Water scarcity projects in Africa boosted through Coca-Cola partnership

Sponsored by

ATLANTA, GA, March 24, 2010 -- A public/private joint investment involving a major drinks manufacturer will see over US$10 million being donated to tackle water quality and scarcity issues throughout sub-Saharan Africa.

The U.S. Agency for International Development (USAID) and the Coca-Cola Company announced an additional joint investment of US$12.7 million in the ir global partnership, the Water and Development Alliance (WADA).

Through this investment, WADA will support eight new multi-year programs throughout sub-Saharan Africa in Angola, Burundi, Ghana, Malawi, Mozambique, Senegal, South Africa, and Tanzania.

These programs will begin as three-year initiatives and this latest funding brings the total investment from the partnership up to $28.1 million since 2005 to support 32 projects in 22 countries worldwide.

WADA will focus on four objectives: watershed management, water supply and sanitation, hygiene promotion and productive water use.

Rajiv Shah, USAID Administrator, said: "As it enters its fifth year, USAID's partnership with Coca-Cola showcases the potential of the U.S. Government to partner with the private sector to make a long-term impact on pressing global challenges. By matching USAID's development expertise with the resources, capacities, and commitment of the Coca-Cola Company, we are making a positive impact on community water issues throughout the developing world."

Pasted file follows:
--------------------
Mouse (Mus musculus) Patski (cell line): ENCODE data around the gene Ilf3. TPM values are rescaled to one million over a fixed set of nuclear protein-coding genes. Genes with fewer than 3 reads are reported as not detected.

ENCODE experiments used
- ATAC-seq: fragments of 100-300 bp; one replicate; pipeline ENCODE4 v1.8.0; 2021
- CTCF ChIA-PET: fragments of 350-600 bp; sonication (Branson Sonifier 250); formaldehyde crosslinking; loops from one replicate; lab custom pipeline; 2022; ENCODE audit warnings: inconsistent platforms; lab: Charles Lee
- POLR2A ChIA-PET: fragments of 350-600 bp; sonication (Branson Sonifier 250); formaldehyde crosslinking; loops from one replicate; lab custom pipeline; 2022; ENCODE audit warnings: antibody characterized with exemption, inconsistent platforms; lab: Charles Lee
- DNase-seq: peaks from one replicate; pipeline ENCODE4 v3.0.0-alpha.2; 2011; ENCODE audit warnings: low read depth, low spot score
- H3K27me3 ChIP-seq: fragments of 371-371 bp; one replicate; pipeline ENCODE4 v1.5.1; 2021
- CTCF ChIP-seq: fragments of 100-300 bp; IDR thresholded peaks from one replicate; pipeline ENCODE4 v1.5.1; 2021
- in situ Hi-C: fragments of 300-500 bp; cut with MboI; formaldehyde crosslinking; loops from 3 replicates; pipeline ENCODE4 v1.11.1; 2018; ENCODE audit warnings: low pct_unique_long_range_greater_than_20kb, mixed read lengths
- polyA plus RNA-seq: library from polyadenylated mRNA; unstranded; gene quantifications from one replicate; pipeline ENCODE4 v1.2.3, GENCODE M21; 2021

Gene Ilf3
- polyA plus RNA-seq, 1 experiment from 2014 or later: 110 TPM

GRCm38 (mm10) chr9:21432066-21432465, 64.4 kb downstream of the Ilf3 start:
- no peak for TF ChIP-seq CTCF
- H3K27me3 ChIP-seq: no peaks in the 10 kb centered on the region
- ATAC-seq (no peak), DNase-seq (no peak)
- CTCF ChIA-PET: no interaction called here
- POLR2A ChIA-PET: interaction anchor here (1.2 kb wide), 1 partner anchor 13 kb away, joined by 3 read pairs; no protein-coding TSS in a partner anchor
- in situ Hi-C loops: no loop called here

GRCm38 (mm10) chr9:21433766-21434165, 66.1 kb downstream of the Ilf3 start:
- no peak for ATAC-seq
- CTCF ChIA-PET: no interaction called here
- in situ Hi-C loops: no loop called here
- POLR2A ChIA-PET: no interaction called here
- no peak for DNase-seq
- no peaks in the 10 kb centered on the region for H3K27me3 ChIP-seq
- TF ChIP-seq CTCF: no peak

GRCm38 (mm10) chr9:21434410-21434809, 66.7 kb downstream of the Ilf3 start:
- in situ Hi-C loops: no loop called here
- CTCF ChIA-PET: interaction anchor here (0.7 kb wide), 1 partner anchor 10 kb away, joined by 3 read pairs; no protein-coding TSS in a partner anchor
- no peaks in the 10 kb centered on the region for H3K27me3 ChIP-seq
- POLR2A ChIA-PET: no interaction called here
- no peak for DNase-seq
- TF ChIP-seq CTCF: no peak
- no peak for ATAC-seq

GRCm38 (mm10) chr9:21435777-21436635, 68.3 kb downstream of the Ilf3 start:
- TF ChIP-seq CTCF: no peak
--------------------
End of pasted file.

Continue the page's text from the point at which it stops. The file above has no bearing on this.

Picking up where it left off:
William Asiko, president of the Coca-Cola Africa Foundation, added: "We recognise that no single organisation can solve the global water crisis, but by partnering with organisations like USAID we can make a positive difference in the lives of the people in need of safe water and sanitation."

###

Sponsored by

TODAY'S HEADLINES

WaterWorld launches third WaterShots online photo contest

WaterWorld has officially launched its third WaterShots online photo contest, intended to capture the essence of aging water and wastewater infrastructure across the nation.

CT water treatment plants to make significant upgrades under EPA settlements

The cities of Groton and Norwich, Conn., will make significant upgrades to their drinking water treatment plants by eliminating chlorine gas at these facilities. These actions settle claims by the EPA that the cities violated federal clean air laws meant to prevent chemical accidents.

Expert Q & A: Meeting and Solving Industrial Water Conservation and Regulatory Challenges

U.S. Water Services is a leading national provider of integrated solutions for water treatment. Brand Manager Karen Danielson shares her insights on what's driving industrial water treatment technology innovation and how her company is rising to the challenge.

International collaboration leading to cost-effective agriculture water reuse policies

Researchers at the University of California in Riverside and Hebrew University of Jerusalem in Israel have partnered to launch a two-year study of the use of treated wastewater in agriculture, which will lead to viable and cost-effective regional water reuse policies.

FOLLOW US ON SOCIAL MEDIA